herotic x f5

September 20, 2018

 The dream I had for this piece was to make a skate vid, document an afternoon of Herotic proportions and produce some high quality video content of me laughing with skaters, all with the goal of promoting my journalism skills… This dream quickly faded and I accepted a counter offer to join a Facebook group chat in the build up to the second drop of the Herotic collection at F5 Concept Store

 

Below is the best of a week long conversation that featured a lot of thumbs up emoji’s, false promises, a bombardment of photos and a very unexpected insight into the badass Nesodden skate scene of the late 90’s courtesy of F5 co-founder Alex. 

 

 

Herotic appears as an inclusive and ever expanding crew, have you guys always been so open as individuals?

 

 

Not really it is just a marketing strategy we are testing at the moment...No, but, to be honest, we are not convinced everyone would describe us as inclusive and open to everyone, but we try to be. When we are 20 people hanging out in a spot, it might be intimidating for some, but when we meet like-minded people, they have a tendency to naturally slide into the crew pretty quick. It is common, in general, however, for skaters to have an inclusive attitude as we are out on the streets a lot and interacting with a lot of different people. It definitely widens your horizon and you learn to appreciate diversity.

 

 

 

 

 

How has skating helped bring this sense of ‘community’ or ‘family’ to your lives?

 

 

Skating is like playing. Having fun together builds unity. Also, skateboarding is not competitive. To an extent we compete, but it is with ourselves to master a certain trick, or whatever. We all cheer each other on to improve. Having that sense of support from your friends reinforces the feeling of community.

 

As skaters, you end up spending A LOT of time with your friends, skating, hanging out and generally doing everything together. There are no time limits in skating. There´s no coach telling you that the session is over. When we go out skating we often end up cooking dinner after the session, watching a video, or just going to the club. A ‘skate session’ might just end at sunrise the following day. After hanging out as much as we have over the years, it is just natural that we evolve into something like a family.

 

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My little brother loves skating and always gets harassed back home in NZ by authority even though it is 100% legal. How have you guys found the culture here growing up post skate ban?

 

 

The cops in Norway are pretty polite and reasonable. I have never heard of anyone getting a ticket for skating in Norway. Police tend to respect us. Security guards, however, are often disrespectful. We do not generally want to provoke anyone, but when people approach us aggressively or treat us as kids, we might be disrespectful back.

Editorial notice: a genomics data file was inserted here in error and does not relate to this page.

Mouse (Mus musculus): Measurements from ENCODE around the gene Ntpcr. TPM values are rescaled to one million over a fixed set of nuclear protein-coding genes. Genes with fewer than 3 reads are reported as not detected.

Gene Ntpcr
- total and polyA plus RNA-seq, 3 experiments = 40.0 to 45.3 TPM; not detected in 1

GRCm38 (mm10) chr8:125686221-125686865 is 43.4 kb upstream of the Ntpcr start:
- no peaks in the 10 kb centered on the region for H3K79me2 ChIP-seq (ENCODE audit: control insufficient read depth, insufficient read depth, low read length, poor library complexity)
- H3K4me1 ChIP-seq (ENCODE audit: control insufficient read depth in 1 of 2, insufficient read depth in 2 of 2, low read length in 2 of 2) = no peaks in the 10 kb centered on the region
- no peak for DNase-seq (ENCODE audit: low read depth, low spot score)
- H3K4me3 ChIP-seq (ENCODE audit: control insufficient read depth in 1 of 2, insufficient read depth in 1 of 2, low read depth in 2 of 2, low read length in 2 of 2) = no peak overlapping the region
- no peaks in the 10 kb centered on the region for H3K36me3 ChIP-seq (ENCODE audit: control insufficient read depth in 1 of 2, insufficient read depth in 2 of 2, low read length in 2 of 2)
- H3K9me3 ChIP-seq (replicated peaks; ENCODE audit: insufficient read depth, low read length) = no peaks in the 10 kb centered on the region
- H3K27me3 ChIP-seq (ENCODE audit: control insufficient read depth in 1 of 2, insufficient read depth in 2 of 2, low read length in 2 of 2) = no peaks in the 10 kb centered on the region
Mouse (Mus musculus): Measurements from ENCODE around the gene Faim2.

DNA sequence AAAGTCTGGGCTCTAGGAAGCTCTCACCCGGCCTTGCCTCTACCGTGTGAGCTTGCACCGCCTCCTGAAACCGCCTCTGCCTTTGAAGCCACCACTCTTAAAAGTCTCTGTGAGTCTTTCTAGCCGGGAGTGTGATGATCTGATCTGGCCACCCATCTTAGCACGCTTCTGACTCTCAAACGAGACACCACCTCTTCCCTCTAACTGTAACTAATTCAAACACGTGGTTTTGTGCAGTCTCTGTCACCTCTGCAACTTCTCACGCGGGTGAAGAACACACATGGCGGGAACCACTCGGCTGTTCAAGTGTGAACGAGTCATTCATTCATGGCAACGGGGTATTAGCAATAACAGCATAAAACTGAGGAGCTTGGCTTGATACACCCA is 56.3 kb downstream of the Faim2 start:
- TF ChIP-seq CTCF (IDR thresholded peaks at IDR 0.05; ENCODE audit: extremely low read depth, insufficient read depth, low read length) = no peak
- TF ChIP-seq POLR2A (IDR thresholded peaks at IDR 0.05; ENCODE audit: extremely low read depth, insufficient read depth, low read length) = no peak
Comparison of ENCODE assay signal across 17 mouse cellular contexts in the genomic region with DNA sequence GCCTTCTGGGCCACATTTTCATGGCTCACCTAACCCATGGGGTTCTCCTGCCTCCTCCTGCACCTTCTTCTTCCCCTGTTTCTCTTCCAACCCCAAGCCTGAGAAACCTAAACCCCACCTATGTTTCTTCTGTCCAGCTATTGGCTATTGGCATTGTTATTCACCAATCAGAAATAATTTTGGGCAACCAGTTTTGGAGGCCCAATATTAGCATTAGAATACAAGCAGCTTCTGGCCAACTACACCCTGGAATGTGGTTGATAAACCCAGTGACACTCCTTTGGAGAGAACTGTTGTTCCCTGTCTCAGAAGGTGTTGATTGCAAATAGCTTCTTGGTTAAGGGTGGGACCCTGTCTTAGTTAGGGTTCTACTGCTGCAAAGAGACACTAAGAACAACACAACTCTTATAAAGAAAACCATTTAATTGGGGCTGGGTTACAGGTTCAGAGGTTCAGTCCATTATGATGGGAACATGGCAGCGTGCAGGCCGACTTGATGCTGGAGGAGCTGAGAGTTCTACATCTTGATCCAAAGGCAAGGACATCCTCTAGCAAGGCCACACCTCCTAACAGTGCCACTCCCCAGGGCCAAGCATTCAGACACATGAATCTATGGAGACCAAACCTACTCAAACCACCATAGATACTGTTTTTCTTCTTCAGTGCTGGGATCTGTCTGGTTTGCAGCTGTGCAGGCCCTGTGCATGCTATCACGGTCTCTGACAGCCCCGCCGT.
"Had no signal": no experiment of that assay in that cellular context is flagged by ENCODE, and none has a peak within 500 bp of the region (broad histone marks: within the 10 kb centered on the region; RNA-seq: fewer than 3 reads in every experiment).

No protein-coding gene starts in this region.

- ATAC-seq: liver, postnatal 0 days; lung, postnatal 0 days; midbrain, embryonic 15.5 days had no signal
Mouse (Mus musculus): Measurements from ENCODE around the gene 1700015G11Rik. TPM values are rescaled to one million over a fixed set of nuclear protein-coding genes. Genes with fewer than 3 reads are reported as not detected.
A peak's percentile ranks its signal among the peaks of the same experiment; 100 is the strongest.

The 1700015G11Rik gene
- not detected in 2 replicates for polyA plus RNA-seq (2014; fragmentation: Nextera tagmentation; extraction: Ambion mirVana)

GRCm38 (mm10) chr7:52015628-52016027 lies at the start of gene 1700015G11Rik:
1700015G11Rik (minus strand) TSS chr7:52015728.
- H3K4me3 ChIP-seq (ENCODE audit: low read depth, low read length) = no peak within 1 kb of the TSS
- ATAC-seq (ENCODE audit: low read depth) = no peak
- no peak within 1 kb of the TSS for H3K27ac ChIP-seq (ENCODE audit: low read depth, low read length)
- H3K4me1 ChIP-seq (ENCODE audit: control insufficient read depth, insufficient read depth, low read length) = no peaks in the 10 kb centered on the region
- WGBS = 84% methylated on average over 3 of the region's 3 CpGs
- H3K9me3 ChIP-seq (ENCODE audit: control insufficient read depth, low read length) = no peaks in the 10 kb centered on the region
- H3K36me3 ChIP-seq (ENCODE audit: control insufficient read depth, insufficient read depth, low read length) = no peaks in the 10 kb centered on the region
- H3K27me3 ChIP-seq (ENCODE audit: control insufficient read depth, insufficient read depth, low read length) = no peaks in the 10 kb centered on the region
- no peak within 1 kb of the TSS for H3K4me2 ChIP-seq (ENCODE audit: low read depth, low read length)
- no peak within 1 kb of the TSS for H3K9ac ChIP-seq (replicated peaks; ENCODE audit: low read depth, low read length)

Skateboarding has become pretty accepted in Norway over the years, however, the prejudice of a skateboarder as uncivilised rebells or stoners still lives in some communities. Things have changed though and it is not uncommon for kids to have a skatepark in their schoolyard these days. Our local skatepark also has specific time-slots for ‘Family Skate’ every weekend. Denmark and Sweden, which never had a skate ban, have come further than us. In some cities, like Malmø and Copenhagen, they have skaters involved in urban planning, helping to develop certain public places facilitated for skateboarding. We are not there yet, but time will show...

 

 

 

 

As an outsider I see Oslo as a city that is constantly changing and full of opportunity, what makes the city special for you?

 

 

The majority of the crew is not actually from Oslo. We all came here from different parts of the country after high-school in the pursuit to build, achieve and be part of something. Some took an education, some made a career and some made it as skaters. Oslo is no doubt the best city to skate in Norway and it is also a cultural centre. That might have been an important factor for why many of us ended up here. 

 

Oslo is also the closet thing you have to a big city in Norway. When it comes to culture it is without a doubt where stuff happens whether it be concerts, parties or art exhibitions, it is easier to stay entertained here than in the smaller places. The constant development of the city means things just keep getting better and of course having so much great nature just outside the city centre is pretty special. 

 

 

Skating has heavily influenced fashion and popular culture, who is the fashion icon of the crew?

 

 

I mean who of us is not… All of us are in constant search of fresh gear. 

 

 

You have made some clothing before and established the Dolphin as your thing, why did a collaboration with F5 make sense?

 

 

It is closely connected to the previous question, fashion and aesthetics are important parts of skateboarding culture... The first ‘merch’ we made was pretty DIY and to get an opportunity to realise our own ideas with a recognised fashion store was definitely an offer we couldn't refuse! Also, the brothers running the store have a close connection to skateboarding so it felt natural to go for it. 

 

 

I was told the name ‘Herotic’ was the result of needing a name for the group chat and a bunch of dudes being way to fond of each other. Are you still as fond of each other now you have a lot more groupies?

 

 

Many of us are in a relationship, so the only way we can get some action when we are out partying is with each other. But, we are the best wingmen out there for the ones of us that are in search of female attention.

 

 

 

Lookbook photography by Kristoffer Kumar & Petter Sydhagen 

All other photography by Oskar Galewicz

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